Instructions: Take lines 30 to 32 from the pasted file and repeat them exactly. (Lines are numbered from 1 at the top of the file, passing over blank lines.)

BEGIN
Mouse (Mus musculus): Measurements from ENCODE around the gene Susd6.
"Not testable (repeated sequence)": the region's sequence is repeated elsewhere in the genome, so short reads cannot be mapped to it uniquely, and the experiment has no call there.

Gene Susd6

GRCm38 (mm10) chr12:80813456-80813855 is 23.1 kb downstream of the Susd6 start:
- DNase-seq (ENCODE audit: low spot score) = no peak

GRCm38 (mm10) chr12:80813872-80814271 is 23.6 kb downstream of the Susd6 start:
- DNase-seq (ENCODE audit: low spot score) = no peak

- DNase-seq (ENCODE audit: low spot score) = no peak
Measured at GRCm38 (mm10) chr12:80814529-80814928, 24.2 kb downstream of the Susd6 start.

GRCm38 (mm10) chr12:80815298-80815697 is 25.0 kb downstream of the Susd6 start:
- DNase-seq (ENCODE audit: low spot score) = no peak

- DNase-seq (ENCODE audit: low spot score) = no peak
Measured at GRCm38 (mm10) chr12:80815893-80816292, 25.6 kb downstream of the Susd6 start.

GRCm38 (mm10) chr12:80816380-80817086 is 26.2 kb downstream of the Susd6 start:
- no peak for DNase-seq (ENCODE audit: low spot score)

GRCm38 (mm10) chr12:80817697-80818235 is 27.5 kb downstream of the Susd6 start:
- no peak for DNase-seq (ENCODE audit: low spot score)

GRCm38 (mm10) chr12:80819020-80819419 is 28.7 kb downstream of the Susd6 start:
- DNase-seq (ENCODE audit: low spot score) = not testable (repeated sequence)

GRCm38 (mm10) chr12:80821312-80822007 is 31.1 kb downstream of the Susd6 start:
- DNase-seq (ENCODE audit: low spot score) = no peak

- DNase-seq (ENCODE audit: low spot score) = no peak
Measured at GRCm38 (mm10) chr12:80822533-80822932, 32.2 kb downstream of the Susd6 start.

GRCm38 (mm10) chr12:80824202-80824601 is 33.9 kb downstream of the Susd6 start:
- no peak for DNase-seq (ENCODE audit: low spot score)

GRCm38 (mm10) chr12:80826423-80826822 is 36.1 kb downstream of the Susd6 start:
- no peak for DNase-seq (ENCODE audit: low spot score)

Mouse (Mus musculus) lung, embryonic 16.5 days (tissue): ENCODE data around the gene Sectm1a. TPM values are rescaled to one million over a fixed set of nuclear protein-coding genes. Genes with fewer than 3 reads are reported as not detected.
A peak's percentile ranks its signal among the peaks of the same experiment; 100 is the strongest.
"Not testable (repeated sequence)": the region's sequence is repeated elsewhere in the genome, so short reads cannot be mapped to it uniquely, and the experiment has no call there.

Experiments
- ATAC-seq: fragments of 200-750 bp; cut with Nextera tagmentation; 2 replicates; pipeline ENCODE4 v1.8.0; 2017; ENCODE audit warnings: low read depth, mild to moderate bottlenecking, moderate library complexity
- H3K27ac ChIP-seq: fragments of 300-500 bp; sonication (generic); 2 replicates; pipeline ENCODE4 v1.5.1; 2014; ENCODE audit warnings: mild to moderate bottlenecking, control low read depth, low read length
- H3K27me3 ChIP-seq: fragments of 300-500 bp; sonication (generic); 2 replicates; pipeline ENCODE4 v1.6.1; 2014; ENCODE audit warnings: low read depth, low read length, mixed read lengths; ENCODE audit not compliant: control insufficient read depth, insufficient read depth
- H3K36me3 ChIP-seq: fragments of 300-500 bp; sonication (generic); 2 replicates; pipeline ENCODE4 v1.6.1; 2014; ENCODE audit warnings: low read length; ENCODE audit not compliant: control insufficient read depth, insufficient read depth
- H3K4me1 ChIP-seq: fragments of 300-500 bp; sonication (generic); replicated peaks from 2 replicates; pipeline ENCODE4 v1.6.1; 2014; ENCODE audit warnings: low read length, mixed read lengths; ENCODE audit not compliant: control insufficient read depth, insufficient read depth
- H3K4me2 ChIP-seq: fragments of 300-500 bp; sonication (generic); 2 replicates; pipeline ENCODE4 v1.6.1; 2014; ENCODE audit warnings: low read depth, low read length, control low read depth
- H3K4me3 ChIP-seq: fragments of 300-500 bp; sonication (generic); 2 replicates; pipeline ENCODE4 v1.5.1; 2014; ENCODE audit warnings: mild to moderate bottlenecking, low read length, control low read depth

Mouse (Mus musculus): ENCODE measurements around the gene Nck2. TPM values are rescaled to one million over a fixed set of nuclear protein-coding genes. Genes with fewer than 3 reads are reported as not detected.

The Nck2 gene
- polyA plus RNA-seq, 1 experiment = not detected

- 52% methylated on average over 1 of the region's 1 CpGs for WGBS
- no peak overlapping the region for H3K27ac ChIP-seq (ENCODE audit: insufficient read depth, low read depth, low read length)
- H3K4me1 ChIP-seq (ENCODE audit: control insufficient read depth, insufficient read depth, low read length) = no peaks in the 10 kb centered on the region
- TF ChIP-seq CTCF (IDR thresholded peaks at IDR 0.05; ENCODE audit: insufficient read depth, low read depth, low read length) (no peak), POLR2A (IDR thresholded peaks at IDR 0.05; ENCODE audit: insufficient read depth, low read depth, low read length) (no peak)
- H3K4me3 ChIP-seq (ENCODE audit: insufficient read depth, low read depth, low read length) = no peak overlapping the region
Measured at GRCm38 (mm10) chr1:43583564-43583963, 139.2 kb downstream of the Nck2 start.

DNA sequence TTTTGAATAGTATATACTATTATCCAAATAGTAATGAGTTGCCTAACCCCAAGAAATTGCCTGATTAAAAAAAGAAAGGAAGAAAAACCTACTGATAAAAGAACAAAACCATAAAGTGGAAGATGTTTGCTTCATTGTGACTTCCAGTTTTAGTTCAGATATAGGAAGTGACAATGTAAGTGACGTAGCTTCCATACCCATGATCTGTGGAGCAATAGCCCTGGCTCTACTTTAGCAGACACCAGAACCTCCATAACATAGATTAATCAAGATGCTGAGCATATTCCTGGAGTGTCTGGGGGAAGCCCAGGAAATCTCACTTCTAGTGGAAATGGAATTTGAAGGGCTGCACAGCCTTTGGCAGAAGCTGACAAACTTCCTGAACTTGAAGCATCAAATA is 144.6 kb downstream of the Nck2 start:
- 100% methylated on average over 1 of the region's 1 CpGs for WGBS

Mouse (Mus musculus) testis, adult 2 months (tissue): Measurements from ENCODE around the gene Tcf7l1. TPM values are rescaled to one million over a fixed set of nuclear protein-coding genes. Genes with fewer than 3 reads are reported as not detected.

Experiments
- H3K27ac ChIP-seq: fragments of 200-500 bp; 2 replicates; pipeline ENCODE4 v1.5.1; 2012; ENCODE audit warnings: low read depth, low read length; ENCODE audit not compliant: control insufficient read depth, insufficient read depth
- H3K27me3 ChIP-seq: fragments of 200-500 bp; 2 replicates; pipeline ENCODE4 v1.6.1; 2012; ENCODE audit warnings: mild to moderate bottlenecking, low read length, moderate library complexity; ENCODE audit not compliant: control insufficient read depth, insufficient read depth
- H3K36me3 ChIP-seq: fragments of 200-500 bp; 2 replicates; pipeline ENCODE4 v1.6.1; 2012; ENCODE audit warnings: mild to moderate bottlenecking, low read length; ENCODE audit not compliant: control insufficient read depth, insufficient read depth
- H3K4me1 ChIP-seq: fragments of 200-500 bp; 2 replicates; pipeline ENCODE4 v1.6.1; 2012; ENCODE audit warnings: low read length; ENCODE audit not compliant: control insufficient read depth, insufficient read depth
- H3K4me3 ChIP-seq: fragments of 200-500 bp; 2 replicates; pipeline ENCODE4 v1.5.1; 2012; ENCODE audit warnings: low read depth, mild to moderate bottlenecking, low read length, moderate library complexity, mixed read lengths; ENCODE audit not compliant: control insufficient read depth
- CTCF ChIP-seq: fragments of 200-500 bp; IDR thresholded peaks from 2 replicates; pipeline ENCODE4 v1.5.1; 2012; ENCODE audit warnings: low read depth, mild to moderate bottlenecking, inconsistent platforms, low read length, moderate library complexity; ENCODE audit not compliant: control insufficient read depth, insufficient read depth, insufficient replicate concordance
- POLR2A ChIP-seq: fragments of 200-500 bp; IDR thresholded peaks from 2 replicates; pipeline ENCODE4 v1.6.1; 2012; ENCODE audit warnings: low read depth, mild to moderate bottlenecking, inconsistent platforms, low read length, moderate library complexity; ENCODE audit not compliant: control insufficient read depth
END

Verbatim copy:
"Not testable (repeated sequence)": the region's sequence is repeated elsewhere in the genome, so short reads cannot be mapped to it uniquely, and the experiment has no call there.

Experiments
- ATAC-seq: fragments of 200-750 bp; cut with Nextera tagmentation; 2 replicates; pipeline ENCODE4 v1.8.0; 2017; ENCODE audit warnings: low read depth, mild to moderate bottlenecking, moderate library complexity